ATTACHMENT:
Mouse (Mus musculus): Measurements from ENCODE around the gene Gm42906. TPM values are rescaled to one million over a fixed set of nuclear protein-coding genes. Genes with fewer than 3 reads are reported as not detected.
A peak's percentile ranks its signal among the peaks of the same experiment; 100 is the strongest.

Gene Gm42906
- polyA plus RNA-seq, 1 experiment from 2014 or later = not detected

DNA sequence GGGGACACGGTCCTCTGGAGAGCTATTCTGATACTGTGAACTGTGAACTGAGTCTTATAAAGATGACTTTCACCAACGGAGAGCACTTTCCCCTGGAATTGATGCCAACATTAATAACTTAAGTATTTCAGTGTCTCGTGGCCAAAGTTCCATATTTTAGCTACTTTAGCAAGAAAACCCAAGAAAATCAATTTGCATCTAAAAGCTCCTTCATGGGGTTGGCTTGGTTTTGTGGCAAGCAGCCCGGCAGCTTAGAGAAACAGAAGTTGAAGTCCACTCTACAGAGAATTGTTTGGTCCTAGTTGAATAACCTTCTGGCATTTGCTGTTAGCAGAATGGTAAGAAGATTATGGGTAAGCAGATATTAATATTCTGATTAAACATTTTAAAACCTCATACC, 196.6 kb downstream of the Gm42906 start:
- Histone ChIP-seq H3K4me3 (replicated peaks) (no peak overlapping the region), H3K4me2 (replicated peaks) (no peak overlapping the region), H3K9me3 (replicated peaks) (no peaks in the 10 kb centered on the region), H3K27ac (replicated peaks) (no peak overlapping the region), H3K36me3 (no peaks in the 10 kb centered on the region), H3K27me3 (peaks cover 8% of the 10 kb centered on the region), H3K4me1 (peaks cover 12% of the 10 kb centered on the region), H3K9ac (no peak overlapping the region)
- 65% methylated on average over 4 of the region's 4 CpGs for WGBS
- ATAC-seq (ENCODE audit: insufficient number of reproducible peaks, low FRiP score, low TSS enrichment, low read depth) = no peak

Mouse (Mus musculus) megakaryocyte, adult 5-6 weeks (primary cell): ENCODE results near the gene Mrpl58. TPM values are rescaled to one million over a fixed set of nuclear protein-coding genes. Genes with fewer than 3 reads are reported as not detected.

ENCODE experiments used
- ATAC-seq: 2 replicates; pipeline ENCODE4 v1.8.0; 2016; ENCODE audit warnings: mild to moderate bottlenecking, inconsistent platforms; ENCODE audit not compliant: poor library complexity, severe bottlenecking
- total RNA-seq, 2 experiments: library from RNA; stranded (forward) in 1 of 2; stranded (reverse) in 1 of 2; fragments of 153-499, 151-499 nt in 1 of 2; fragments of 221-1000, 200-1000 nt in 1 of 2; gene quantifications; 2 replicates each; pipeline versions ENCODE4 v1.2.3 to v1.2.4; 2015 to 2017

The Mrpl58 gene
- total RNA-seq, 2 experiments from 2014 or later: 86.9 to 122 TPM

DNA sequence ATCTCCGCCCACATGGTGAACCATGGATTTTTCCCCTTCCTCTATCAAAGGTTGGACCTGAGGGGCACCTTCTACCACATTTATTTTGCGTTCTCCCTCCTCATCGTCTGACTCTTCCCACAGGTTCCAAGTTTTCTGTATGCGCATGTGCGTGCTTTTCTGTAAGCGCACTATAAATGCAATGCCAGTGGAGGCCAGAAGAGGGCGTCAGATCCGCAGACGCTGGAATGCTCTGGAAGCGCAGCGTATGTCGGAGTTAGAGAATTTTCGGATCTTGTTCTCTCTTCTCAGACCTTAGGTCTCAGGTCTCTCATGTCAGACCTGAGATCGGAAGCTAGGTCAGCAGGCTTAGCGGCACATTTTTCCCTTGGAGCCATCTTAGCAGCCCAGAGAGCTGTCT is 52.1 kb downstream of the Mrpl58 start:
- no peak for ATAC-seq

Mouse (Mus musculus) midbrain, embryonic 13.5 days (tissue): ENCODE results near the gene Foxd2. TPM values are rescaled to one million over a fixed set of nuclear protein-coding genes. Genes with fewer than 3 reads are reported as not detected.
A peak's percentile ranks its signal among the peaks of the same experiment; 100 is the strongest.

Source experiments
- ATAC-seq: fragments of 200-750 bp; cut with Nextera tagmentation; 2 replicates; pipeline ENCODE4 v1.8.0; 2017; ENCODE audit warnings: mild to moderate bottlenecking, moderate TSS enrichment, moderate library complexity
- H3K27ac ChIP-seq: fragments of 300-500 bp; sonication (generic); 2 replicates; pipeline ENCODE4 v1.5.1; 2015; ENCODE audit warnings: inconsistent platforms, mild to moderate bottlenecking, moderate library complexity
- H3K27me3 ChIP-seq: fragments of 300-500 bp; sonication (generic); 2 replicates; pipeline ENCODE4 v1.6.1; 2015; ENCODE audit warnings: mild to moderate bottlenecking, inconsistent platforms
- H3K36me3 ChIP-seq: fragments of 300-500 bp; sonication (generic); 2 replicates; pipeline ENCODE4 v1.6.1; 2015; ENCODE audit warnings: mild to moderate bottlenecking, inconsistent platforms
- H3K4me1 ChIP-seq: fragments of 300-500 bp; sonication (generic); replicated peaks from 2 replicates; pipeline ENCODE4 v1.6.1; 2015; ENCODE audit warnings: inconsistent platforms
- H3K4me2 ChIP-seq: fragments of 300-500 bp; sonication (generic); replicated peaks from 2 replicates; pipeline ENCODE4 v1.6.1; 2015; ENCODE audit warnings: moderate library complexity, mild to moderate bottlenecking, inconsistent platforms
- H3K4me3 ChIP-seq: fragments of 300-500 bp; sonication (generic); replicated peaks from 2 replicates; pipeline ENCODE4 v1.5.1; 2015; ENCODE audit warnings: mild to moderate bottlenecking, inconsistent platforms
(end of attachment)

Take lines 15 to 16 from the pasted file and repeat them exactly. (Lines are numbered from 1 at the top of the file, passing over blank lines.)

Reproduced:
DNA sequence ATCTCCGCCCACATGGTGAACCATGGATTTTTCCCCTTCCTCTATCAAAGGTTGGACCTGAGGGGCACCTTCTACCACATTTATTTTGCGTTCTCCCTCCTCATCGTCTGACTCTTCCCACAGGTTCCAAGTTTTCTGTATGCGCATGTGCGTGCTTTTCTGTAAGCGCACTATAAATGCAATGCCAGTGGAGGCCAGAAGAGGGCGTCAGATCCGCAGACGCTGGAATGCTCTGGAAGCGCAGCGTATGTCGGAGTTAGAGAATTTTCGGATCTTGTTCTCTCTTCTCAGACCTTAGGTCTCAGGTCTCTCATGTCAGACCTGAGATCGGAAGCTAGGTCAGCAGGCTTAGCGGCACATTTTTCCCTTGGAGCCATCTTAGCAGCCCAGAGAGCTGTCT is 52.1 kb downstream of the Mrpl58 start:
- no peak for ATAC-seq